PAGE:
Ahead of her performance at Wide Awake Festival, the musician speaks to Dazed Club member Rosa Macvicar about her latest EP Machine Like Me
Nuha Ruby Ra is an electrifying force to be reckoned with. This weekend, the rising avant-punk star will take centre stage at Wide Awake Festival in Brockwell Park, an annual event that has become a mecca for emerging musicians. Uncompromising, and unforgiving, Nuha’s latest EP Machine Like Me is not a call to arms like her previous record, but a journey through purgatory.
“I was writing most of the EP during lockdown, so I was in this quite isolated place while I was writing it,” Nuha tells Dazed. “I wasn’t going out playing shows. I wasn’t seeing people. I wasn’t doing any interviews in person. Tracks like ‘Self Portraiture’ are almost like introducing myself to everyone that I haven’t met yet, being in my own head and exploring such an inquisitive and surreal place.”
Nuha’s music can be described as ‘post-punkdemic’ – which, for those unfamiliar with the genre, embodies a new understanding of what it is to be isolated and perpetually online, and encapsulates a longing for community – one that has been heightened by the never-ending rat race of life under capitalism in the 21st century.
As Nuha embarks up the European festival circuit this summer, as well as performing many in the UK, she will be taking her manifesto of self-expression out of isolation and into the public space. Always being the renaissance woman in her previous bands, punk is a spirit that Nuha embodies wholeheartedly. “Punk for me is not to do with the sound,” she says. “It’s to do with an ethos; how you go about doing things. It’s not about how you dress or what your music sounds like. It’s about your spirit, how you approach your work, painting outside the lines and finding your own way.”
While punk isn’t all about the aesthetics, her favourite fashion designers are unavoidably punk. Given the choice to be dressed by any designer, dead or alive, it’s not surprising that Nuha’s first choices are Vivienne Westwood and Alexander McQueen. Day to day though, Nuha describes her personal style as “a mixed salad bag”. “It’s much like my music. I fancy this thing and that thing – technically they don’t go together but oh well, I like them.”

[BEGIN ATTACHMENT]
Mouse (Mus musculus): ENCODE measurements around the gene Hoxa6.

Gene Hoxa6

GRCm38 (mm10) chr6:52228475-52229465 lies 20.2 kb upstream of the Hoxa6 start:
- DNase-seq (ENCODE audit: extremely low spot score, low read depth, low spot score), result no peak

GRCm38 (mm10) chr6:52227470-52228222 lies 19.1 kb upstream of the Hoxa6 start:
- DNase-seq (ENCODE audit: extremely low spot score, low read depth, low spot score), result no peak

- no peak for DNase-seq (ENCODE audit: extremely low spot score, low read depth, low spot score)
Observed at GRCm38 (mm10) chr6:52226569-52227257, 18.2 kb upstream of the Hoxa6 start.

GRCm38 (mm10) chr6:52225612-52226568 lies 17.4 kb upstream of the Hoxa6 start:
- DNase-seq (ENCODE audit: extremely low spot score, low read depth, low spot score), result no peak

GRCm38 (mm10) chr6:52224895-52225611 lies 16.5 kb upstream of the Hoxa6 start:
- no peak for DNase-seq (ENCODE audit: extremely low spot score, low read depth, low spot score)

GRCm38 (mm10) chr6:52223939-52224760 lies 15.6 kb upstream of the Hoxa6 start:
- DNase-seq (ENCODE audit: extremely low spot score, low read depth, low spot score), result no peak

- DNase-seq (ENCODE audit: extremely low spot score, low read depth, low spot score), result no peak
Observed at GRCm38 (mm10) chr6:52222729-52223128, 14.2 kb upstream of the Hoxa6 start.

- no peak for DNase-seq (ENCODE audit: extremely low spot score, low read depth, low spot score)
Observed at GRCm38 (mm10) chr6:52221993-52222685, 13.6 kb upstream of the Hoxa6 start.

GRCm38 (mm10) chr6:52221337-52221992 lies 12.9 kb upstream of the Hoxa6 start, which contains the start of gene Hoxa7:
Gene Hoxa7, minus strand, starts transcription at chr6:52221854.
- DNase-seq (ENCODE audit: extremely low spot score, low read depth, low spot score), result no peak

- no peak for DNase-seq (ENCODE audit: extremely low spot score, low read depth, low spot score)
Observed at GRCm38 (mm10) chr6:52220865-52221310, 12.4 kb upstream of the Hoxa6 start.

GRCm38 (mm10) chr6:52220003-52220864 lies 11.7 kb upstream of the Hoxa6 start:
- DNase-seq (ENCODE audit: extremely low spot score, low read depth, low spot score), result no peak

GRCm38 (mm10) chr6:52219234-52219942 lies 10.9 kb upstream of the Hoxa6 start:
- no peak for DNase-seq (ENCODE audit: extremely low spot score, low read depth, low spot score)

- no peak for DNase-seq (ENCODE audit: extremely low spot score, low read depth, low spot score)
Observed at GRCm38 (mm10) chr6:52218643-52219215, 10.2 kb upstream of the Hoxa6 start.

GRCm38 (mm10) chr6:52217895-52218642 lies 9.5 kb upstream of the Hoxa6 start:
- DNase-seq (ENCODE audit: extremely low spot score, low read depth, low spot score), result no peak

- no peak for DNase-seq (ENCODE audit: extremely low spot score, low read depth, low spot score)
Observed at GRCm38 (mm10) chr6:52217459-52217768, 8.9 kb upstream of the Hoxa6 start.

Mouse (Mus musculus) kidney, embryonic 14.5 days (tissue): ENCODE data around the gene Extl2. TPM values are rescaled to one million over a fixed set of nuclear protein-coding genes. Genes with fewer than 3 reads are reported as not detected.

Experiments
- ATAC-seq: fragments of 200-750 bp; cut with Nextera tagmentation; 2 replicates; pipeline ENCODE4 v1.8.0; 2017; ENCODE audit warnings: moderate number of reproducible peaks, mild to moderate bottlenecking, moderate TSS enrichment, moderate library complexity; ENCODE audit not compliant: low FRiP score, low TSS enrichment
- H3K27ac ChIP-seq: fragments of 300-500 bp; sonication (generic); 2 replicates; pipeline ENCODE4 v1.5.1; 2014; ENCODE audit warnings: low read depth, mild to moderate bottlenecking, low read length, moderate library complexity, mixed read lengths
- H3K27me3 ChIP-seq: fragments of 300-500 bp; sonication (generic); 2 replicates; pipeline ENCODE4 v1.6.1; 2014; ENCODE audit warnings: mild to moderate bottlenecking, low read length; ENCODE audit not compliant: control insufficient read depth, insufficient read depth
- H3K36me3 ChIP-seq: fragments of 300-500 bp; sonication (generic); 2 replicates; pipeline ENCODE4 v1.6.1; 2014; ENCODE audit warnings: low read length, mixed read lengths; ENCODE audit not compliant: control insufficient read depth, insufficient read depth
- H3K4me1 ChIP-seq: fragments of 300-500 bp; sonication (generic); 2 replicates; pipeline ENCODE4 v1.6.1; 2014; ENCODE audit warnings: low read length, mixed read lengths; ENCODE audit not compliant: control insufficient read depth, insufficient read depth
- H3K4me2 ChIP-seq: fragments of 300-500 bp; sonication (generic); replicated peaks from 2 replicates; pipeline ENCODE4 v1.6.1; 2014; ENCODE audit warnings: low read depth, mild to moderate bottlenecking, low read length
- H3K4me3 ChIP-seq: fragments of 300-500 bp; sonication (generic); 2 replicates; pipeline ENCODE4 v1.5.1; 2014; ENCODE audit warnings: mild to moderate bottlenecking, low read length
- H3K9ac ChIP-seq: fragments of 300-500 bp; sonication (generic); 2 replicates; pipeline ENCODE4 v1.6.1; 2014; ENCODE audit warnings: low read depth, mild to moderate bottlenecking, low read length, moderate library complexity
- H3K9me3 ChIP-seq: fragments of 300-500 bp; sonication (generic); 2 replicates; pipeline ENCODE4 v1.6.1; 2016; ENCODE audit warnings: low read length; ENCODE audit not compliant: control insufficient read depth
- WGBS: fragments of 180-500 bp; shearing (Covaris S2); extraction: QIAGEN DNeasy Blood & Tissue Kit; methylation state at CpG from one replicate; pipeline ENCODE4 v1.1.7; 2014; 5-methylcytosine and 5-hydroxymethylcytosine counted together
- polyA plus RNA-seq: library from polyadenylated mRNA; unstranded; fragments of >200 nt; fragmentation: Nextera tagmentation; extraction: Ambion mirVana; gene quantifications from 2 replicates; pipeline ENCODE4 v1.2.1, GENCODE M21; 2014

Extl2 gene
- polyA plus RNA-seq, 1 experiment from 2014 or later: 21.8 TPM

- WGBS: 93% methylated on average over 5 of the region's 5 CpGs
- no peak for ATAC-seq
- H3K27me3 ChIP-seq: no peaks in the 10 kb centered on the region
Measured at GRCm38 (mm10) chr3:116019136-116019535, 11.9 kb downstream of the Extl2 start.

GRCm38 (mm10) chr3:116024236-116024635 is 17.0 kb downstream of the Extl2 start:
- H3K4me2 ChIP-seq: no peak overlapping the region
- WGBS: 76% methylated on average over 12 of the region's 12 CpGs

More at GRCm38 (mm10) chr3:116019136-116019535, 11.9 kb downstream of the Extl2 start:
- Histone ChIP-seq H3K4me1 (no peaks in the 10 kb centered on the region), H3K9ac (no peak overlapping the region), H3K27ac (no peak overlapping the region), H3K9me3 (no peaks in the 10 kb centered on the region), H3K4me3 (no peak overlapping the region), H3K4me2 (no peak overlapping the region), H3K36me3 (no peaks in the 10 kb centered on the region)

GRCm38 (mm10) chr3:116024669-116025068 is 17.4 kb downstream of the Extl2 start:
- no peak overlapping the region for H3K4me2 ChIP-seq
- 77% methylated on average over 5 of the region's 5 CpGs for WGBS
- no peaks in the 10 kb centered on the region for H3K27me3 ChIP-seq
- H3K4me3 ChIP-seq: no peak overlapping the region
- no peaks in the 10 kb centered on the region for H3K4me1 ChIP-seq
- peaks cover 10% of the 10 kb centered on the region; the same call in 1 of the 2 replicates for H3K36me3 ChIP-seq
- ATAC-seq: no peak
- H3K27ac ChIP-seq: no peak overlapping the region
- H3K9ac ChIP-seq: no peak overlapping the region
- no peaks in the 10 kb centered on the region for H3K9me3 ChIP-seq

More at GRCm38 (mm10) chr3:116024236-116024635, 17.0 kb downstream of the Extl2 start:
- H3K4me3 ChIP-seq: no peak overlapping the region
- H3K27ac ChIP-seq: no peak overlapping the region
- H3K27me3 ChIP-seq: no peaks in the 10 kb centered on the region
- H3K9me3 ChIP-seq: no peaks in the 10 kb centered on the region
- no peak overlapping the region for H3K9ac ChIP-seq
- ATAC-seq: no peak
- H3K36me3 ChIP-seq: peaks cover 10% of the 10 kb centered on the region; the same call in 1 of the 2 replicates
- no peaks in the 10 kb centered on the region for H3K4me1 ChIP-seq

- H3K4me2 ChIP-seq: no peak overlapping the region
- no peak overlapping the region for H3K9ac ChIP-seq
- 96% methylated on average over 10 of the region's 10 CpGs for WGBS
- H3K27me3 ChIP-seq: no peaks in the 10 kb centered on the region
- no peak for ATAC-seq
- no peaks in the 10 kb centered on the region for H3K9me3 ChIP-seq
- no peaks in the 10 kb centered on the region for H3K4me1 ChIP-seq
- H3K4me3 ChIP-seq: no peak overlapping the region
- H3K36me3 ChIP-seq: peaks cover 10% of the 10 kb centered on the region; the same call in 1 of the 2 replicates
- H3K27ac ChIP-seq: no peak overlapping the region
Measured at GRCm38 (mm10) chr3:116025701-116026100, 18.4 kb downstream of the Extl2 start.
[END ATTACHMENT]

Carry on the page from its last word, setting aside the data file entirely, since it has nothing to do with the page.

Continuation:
Visually and audibly, Nuha’s work deals with a vast range of emotions. “When it comes to music, I don’t actually have any beliefs where I’m like, ‘I die by that statement!’, but I think the more proficient and well taught you are from the beginning, the more you can potentially limit your freedom of imagination,” she says. But while a lot of art is born from complex feelings and difficult beginnings, she feels that the tortured artist trope can be glamorised and stifling. “[A lot of people] say, ‘oh, you know, great art comes from being super depressed and fucked up’. – I do think that you can get a lot of material from those times, but you need to be coming out of it to be able to actually work.”. Of course, great music doesn’t require artists to suffer...
When she’s not working on her music, Nuha has plenty of other ways she likes to spend her time. “My perfect Sunday would ideally be waking up with a hangover, but happy, going to the Columbia Road Flower Market for a bit of a look around, getting some oysters from the oyster man who’s down there, stopping at the Royal Oak for a pint of Guinness, then to the Prince George for a roast and yeah, just being just being in the pub with loads of mates.”
As we wait for Nuha Ruby Ra debut album, keep an eye and an ear out for Nuha at Wide Awake Festival this weekend and stream Machine Like Me now.